Thursday, June 08, 2006

Twelve Kids Trying to Make the World a Better Place

[Sergei Hanevich]

The cliche is that the children are our hope for the future. There is truth in every cliche. The Good News Network has a story about 12 kids who are doing their part to make the world a slightly better place. These kids are called Huggable Heroes.
After received nearly 1,500 nominations for its 2006 Build-A-Bear Workshop Huggable Heroes program, twelve inspiring kids have been recognized for their outstanding efforts to change the world.

The heroic stories of this year's Huggable Heroes range from Welland Burnside, 18, starting Suitcases for Kids, so that children moving from one foster home to another wouldn't have to carry their belongings in black garbage bags, to Maggie Fazenbaker, 14, of New Mexico whose project called Operation Soldier Smiles sends care packages to deployed soldiers in the war zone. Jeniece Klammer, 18, of Michigan started a back-to-school effort collecting school supplies for less fortunate children in her own school.

Build-A-Bear Workshop invited the public to visit their Web site to vote for the person who most touched their heart. Anthony Leanna, 14, of Suamico, Wisconsin, was selected as the People's Pick Huggable Hero for Heavenly Hats, a program that donates brand new hats to cancer patients. More than 80,000 new pieces of headwear have been donated, thanks to Anthony, to over hospitals and clinics nationwide over the past four years. Heavenly Hats has inspired hundreds of youth groups and schools to help out by hosting hat drives.

Anthony was honored along with the other 2006 Huggable Heroes at the First Star charity gala in Los Angeles, California on Saturday. Malcolm David Kelley, "Walt" from television's Lost, hosted the event. Each hero received a donation to their cause of $,2500.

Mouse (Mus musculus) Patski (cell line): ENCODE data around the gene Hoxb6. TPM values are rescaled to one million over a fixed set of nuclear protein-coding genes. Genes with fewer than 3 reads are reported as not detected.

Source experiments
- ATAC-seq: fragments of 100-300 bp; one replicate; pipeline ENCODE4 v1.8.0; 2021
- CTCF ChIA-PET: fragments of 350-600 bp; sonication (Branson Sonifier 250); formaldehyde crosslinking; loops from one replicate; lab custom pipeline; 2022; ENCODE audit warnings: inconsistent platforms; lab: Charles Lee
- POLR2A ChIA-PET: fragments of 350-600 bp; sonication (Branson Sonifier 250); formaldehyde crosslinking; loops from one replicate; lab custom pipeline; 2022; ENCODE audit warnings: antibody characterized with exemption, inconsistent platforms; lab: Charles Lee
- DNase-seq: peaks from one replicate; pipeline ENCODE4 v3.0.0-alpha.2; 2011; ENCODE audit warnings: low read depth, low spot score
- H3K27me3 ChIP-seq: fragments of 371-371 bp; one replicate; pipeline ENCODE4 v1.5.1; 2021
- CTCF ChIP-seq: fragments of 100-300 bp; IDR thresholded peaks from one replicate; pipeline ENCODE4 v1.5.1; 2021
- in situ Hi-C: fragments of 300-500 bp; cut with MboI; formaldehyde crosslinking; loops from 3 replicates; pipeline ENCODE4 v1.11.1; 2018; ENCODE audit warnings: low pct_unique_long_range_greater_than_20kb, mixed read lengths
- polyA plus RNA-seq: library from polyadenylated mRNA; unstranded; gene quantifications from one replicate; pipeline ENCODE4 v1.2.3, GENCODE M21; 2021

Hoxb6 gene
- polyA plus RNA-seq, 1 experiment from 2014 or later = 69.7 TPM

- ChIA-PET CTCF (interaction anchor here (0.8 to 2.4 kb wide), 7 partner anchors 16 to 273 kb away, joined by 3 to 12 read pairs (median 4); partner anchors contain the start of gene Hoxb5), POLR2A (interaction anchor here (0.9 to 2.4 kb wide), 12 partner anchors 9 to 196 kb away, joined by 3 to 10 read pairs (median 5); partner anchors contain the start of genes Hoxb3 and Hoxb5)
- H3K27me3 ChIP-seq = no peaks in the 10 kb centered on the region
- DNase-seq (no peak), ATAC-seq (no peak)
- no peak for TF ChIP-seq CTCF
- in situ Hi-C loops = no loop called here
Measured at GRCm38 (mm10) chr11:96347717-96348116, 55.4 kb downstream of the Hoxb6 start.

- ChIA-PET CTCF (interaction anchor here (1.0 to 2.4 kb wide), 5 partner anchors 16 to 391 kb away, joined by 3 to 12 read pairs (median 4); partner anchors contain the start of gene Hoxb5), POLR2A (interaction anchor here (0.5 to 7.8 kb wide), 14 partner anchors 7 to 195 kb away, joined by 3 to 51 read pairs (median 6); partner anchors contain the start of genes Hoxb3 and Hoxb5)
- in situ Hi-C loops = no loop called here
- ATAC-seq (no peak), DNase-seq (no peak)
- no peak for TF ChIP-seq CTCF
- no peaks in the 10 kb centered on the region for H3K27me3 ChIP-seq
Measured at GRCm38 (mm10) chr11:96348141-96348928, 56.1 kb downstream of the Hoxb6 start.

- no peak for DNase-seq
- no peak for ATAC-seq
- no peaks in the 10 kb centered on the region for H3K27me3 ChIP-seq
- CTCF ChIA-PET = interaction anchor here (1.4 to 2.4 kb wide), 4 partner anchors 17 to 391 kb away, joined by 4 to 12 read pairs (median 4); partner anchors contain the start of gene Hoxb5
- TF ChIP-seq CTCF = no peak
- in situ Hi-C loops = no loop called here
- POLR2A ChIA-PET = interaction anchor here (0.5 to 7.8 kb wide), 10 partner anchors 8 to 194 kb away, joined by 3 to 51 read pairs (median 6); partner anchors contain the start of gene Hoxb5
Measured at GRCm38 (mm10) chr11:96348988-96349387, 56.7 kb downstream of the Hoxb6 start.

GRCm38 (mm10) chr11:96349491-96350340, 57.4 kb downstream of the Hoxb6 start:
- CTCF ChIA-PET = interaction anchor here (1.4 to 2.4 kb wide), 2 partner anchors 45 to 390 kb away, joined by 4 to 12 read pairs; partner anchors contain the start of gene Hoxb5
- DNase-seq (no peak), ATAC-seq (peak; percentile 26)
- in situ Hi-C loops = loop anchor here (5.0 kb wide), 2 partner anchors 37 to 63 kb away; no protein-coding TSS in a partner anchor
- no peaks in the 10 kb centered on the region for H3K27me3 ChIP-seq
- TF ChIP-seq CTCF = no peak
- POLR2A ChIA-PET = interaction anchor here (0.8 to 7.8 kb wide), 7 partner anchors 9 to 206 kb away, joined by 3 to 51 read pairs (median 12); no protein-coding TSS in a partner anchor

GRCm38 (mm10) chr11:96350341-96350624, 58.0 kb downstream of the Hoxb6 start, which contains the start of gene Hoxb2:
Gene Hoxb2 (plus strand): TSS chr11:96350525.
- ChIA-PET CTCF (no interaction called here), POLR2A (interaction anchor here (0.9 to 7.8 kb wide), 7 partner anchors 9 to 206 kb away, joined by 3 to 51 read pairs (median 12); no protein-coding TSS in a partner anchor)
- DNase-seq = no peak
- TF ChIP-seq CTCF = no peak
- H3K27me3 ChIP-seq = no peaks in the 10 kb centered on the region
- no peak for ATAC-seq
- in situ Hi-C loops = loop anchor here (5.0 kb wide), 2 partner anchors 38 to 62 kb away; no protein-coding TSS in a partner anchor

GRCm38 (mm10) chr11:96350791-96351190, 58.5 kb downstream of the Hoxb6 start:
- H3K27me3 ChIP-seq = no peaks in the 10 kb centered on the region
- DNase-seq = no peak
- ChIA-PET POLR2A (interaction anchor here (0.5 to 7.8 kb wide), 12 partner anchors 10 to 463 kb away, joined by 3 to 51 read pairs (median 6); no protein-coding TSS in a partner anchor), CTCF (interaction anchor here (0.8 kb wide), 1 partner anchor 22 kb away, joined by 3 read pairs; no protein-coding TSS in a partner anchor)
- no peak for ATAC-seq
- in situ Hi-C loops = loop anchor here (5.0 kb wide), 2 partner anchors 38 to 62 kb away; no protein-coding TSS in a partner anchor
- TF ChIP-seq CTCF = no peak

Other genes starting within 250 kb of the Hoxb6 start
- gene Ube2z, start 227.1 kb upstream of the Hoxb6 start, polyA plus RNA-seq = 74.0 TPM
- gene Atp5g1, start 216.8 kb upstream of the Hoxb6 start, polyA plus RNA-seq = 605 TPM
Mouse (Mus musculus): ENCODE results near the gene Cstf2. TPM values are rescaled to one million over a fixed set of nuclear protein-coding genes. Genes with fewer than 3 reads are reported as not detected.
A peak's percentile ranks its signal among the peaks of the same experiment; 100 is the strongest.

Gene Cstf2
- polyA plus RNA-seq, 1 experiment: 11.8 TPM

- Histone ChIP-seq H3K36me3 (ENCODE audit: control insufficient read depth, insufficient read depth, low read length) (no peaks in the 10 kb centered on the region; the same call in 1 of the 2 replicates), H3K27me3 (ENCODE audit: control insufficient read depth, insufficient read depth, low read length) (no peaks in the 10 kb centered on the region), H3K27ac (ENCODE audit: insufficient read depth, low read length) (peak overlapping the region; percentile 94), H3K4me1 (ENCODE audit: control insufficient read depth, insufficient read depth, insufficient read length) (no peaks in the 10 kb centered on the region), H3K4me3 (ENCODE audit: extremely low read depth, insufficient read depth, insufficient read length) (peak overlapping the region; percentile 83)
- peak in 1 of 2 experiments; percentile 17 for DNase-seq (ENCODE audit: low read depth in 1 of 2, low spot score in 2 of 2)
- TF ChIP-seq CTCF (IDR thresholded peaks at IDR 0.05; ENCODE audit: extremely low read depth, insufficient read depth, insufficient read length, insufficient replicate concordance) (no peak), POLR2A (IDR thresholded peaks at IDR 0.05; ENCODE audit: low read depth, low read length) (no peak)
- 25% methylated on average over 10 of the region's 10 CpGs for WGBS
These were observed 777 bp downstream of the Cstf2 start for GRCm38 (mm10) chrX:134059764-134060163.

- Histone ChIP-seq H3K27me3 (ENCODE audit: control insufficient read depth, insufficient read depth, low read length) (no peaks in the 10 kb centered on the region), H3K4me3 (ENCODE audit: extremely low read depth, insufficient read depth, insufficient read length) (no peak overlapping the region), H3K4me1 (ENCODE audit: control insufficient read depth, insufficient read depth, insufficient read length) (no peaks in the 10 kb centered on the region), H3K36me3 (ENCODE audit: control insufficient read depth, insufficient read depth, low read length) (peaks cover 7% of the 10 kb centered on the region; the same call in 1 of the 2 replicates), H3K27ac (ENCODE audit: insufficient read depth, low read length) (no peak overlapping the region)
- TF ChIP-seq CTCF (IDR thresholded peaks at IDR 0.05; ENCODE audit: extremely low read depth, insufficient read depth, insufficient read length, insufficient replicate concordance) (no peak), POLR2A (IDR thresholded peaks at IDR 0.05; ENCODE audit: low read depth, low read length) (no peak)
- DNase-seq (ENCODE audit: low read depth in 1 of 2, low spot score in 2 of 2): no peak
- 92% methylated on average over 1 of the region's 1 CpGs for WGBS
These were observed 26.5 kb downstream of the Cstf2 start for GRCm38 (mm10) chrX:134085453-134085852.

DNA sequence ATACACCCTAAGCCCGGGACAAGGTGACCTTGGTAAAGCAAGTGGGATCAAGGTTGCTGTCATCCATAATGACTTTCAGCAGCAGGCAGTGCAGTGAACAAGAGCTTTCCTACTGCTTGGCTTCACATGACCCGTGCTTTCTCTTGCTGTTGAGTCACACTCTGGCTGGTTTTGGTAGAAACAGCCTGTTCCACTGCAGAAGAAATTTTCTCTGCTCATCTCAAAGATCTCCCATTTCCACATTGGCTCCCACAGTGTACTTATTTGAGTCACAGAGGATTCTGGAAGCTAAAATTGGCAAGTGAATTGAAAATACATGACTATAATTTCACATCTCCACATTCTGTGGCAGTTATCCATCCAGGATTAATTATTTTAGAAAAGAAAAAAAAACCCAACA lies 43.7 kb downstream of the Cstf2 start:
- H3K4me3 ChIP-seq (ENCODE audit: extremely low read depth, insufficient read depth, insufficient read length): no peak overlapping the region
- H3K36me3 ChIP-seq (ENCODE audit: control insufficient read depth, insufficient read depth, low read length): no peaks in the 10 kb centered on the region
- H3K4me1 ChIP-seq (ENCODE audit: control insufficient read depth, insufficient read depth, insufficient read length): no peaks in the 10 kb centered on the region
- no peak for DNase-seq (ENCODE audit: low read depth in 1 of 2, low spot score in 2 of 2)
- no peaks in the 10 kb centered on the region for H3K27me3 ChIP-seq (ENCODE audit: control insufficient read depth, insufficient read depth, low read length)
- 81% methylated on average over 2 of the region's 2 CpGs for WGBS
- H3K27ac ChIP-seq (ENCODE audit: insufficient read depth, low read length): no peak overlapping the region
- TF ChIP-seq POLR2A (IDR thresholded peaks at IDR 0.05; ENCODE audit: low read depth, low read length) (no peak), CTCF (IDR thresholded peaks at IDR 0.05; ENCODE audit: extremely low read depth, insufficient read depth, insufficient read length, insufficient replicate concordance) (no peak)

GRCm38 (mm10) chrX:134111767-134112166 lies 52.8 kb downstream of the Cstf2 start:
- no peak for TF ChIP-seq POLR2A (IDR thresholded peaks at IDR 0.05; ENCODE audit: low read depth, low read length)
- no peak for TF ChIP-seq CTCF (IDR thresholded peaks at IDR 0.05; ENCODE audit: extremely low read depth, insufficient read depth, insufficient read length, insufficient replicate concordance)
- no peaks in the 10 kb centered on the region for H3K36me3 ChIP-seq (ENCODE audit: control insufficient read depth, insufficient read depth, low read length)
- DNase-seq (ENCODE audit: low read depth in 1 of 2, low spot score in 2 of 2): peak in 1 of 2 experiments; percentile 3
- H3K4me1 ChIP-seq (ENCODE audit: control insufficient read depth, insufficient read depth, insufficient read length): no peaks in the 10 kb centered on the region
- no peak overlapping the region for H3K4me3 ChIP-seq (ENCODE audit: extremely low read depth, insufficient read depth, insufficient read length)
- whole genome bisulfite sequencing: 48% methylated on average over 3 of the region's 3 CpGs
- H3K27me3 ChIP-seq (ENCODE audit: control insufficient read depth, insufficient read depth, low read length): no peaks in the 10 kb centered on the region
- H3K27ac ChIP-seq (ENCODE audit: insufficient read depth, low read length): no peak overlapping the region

"We are so proud and impressed by everything our Huggable Heroes have accomplished," said Maxine Clark, Founder and Chief Executive of Build-A-Bear Workshop. "These young people are great examples of success, proving that no matter how old you are, or where you live, you can make a difference. They will touch many people's lives and become even greater future leaders for our country."

Bailey Reese, 9, Niceville, Fla.
Sent more than 12,000 care packages to soldiers in Iraq.

Charlotte McKane, 10, Oneonta, N.Y.
Donates hygiene products to families in violence intervention programs and games and videos to a local psychiatric unit. Raised $13,000 to benefit these groups

Kaylene Wright, 12, Westland, Mich.
She has donated almost 1,000 children's books to hospitals.

Heather Wilder, 12, Las Vegas, Nev.
As a former foster child, she writes books to raise awareness about the challenges foster kids face.

Maggie Fazenbaker, 14, Alamogordo, N.M.
Care packages for U.S. soldiers in Iraq

Jenessa Largent, 14, White Bear Lake, Minn.
Her group has made over 200,000 bracelets to support service men and women

Anthony Leanna, 14, Suamico, Wisc.
Donates hats to cancer patients

Ted Cox, 15, Marysville, Ohio
Dedicated volunteers at a local hospital

Welland Burnside, 17, Garden City, S.C., Suitcases for Kids
Donates suitcases to foster kids: to date 400,000 suitcases have been collected

Brittany Palmer, 18, North Vancouver, BC, Canada
Active community volunteer for Easter Seals and other organizations

Jeniece Klammer, 18, Ypsilanti, Mich.
Sent 200 children from poorer families back to school with special backpacks filled with school supplies.

Matthew Krauze, 18, Warwick, N.Y.
Volunteers for Puppies Behind Bars: One of his raffles raised over $1,000 for the cause.
You can read more about these creative and inspired kids here. It makes me feel a little better to know that the next generation cares, even in small ways. If only adults weren't so jaded and discouraged from thinking we, too, can make a difference.

Some say we cannot change the world. But for those who received help from programs started by these kids, the world was changed, if only for a few moments. That's the best we can ask.

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